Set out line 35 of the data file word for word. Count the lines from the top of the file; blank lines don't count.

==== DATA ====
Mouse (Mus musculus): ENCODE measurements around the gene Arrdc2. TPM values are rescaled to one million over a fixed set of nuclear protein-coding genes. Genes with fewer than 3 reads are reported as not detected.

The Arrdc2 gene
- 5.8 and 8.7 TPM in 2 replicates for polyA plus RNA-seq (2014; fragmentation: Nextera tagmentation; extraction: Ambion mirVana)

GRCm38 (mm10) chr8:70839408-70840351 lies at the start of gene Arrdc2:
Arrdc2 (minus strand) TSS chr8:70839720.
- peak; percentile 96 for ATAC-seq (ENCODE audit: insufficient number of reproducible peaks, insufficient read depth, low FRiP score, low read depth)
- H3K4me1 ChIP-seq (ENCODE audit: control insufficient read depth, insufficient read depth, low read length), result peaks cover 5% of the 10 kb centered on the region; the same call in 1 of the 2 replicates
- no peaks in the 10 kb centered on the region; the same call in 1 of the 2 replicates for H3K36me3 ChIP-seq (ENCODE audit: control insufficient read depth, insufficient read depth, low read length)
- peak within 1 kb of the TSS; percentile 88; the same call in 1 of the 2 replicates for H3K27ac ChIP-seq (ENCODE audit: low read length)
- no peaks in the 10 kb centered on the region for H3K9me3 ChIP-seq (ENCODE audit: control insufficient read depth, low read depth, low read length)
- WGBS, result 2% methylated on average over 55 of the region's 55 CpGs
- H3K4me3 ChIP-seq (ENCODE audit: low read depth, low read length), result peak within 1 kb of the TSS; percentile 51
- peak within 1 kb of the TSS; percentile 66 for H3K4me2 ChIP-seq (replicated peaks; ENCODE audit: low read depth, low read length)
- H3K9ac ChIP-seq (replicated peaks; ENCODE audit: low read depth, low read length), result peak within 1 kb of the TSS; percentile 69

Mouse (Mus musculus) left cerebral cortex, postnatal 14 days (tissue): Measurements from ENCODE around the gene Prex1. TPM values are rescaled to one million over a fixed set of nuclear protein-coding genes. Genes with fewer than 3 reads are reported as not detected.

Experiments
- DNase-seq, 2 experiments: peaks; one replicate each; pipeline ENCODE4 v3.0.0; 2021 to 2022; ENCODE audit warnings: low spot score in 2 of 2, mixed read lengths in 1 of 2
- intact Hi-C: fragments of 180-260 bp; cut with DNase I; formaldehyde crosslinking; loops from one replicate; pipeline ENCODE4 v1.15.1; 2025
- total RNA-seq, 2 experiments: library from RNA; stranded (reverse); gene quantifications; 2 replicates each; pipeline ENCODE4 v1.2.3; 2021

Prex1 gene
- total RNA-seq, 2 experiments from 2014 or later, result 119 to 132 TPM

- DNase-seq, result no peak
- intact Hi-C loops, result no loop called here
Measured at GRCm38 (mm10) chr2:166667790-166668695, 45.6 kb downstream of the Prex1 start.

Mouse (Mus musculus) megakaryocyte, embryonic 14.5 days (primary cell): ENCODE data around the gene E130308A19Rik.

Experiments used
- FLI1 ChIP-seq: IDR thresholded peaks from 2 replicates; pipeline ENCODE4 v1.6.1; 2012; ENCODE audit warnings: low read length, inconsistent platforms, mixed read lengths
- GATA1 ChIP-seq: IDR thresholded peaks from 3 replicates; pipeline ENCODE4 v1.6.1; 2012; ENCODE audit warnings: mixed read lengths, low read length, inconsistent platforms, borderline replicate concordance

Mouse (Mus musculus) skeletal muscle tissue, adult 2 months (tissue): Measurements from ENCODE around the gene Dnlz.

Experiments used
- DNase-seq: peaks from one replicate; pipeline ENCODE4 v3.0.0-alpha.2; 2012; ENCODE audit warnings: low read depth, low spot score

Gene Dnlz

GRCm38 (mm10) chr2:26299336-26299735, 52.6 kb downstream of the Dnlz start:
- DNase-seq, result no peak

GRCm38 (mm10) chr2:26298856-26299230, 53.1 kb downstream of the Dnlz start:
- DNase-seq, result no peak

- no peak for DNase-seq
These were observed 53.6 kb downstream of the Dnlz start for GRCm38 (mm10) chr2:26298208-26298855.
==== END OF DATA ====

GRCm38 (mm10) chr2:26298856-26299230, 53.1 kb downstream of the Dnlz start: